Elizabeth Macarthur’s Grave

I took the opportunity, late last year, to visit Elizabeth Macarthur’s grave. The Macarthur family graveyard is on a quiet hill, about a mile away from and opposite the family home at Camden Park House (about 70kms south west of the Sydney CBD). Elizabeth’s son William, passionate about botany, planted the site with exotic palms, which no doubt quickly grew tall enough to be seen from the house, but most of the site is now sheltered by native trees. In all my years of researching, I never did find a [...]

My Writing Day

Her name is Winter. She's a Scottish Deerhound. Yes, she's very tall. Saves bending over to give her pats - she's already at just the right height. One day a week. That's all I have for my own writing. And when I say 'day' I don't mean a whole day, I mean a school day, between about 9:30 and 3:00pm. Also minus the school holidays. And minus time spent hanging out the washing, catching up on my day job, making cups of tea and procrastinating by playing Tetris. [...]

Done! For now at least…

With apologies to those who already know, via Facebook and Twitter - I sent the draft manuscript to my editor at Text Publishing late last week. Very happy. Subsequently spent a relaxing weekend in the garden, and celebrating Mother's Day with my gorgeous kids. No deadlines, no pressure - bliss. Next steps? The editor edits the manuscript, sends it back covered in comments and I go back to working on it. And in the meantime I keep following up and trying to source all the images I need. And yes, [...]

How to finish a manuscript

Young Woman Writing a Letter (detail), from a poster for Encre Marquet by Eugene Grasset, 1892. Image courtesy Library of Congress, Prints and Photographs Division. Well, by not spending time writing blog posts, obviously. The manuscript must go to the publisher (for editing) in about week, so the last little while has been just a teensy bit frantic. I kind of finished working on the text a few weeks ago, and since then I have: drawn up a Macarthur family tree (thank you PowerPoint), included a list of [...]

Elizabeth Macarthur died today

Elizabeth Macarthur in old age. Source: https://blogs.hht.net.au/cook/happy-birthday-elizabeth-macarthur/ Not actually today, obviously. Elizabeth Macarthur the woman died almost 167 years ago, on 9 February 1850. She was eighty-three years old. But today I wrote the paragraph in which Elizabeth dies, the final paragraph of the book really, and I felt strangely sad. It’s been my job to make her come to life on the page and I’ve been working to do so for more years than I care to admit. Yet there she was, having a stroke and quietly [...]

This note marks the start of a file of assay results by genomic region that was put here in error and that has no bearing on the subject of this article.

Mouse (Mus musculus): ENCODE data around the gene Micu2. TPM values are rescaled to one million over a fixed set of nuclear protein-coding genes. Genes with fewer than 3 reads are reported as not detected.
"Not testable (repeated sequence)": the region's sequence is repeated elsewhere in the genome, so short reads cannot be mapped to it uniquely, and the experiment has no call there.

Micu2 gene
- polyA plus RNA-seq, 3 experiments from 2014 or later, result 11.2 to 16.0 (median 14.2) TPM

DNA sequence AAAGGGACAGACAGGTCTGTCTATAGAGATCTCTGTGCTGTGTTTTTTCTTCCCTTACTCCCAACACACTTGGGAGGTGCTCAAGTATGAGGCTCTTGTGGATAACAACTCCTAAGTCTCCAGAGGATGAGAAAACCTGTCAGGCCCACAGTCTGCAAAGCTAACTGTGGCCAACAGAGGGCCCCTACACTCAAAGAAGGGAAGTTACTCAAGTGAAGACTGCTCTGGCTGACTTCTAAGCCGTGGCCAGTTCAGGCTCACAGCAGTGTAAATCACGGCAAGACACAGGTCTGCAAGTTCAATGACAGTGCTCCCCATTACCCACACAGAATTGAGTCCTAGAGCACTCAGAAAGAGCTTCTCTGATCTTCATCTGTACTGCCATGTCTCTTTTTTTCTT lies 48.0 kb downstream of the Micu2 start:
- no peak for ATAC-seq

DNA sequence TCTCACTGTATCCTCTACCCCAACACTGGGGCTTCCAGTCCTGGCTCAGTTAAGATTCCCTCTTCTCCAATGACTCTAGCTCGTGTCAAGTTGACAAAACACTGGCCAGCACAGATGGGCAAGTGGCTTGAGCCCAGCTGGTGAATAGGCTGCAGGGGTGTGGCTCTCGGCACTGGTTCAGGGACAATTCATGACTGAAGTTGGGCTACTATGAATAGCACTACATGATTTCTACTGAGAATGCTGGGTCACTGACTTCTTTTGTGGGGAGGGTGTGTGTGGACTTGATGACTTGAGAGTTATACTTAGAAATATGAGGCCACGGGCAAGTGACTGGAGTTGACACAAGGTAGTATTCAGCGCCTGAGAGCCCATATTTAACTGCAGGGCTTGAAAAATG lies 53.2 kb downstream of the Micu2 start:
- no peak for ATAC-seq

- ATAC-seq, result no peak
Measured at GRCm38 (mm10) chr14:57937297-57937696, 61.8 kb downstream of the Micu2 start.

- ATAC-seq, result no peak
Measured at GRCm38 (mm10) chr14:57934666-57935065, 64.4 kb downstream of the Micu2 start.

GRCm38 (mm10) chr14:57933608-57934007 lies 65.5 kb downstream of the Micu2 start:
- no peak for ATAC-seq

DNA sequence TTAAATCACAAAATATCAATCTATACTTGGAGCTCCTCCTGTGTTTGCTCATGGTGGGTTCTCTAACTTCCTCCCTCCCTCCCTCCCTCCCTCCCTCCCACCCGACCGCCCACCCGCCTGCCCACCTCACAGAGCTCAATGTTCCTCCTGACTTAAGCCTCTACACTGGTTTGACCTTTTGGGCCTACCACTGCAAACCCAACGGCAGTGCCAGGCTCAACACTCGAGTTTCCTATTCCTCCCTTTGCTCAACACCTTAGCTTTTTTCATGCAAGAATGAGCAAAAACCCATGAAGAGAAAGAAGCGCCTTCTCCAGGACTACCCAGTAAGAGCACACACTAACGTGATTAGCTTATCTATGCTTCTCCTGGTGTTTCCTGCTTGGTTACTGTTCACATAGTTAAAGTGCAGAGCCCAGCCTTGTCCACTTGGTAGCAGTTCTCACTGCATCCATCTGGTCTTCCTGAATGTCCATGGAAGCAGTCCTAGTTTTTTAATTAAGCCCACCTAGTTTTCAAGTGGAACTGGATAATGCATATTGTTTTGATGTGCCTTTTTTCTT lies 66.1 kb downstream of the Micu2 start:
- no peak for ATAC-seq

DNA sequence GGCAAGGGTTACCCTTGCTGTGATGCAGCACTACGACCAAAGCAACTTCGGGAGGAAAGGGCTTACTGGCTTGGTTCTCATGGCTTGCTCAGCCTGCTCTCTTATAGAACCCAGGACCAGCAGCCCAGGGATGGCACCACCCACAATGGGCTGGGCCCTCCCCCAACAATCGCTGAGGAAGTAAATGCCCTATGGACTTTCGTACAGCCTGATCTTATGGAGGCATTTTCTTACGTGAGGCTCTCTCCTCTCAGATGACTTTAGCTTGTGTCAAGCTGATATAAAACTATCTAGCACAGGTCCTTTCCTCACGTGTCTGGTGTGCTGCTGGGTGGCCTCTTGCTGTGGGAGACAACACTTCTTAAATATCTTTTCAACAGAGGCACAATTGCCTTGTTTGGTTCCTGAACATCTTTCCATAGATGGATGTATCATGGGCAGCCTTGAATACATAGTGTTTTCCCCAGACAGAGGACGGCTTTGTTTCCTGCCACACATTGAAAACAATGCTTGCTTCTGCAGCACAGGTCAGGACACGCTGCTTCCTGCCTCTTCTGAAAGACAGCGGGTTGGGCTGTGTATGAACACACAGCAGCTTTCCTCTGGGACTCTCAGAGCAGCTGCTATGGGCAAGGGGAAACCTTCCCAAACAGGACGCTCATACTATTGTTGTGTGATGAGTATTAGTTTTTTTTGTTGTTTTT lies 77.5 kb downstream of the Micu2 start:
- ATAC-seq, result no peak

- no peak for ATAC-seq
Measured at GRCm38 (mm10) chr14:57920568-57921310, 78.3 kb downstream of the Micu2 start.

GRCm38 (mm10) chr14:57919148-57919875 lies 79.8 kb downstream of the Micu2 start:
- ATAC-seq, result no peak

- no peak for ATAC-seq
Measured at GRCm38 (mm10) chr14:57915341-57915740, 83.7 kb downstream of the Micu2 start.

Elizabeth Macarthur’s Quilt at the National Gallery of Victoria

The gallery had sold out of the glossy, colour catalogue for Making the Australian Quilt: 1800–1950 by the time I saw the exhibition last week. But I had a terrific chat with the young woman serving at the museum shop while I placed an order to have the catalogue mailed out (at a discounted rate, no less). "Isn't it interesting," she said, "how contemporary some of those quilt designs are. It's amazing to think they predated modernism by decades.  But not acknowledged, of course." She gave me a gorgeous, wry [...]

Mrs Macquarie and the tragic accident

Headstone of Grace and Richard Veale, Elizabeth Macarthur's sister and father. St Bridget's churchyard, Bridgerule. Source: Adventures in Biography One of the problems of being a researcher of women's history is all the dead children. Over and over again the archives yield stories of families broken by illness, accident and disease - so many stories that they are in danger of seeming commonplace. But of course the death of each child was, to his or her own family, an occasion of enormous tragedy. Elizabeth Macarthur lost [...]

Offers from publishers

Right now I have written offers from six different publishers (so far). Yes, six. Yes, all of them well-known publishing houses. I know, I'm gobsmacked too. I've spent the last few weeks talking with each of them, on the phone and face-to-face - wonderful and lengthy conversations about writing, editing, history and Elizabeth Macarthur. I must say that everyone I've spoken with has been incredibly friendly and nice.  And all very keen to win me over. I've never heard so many people say so many lovely things about my writing! [...]

Maligning Mr Leach – the gaps are where the mysteries lie

Someone asked me the other day if the biography I'm working on will contain any fictional elements. Um, no. If it did it, wouldn't it be a work of historical fiction, and not a biography? And yet, I do confess, the temptation to create fiction - to fill in the gaps - is strong. Occasionally within the text of my manuscript I offer some brief conjecture.  But I'm careful to make it very clear that conjecture and guess-work (albeit educated guess-work) is all that it is.  However sometimes my conjecture [...]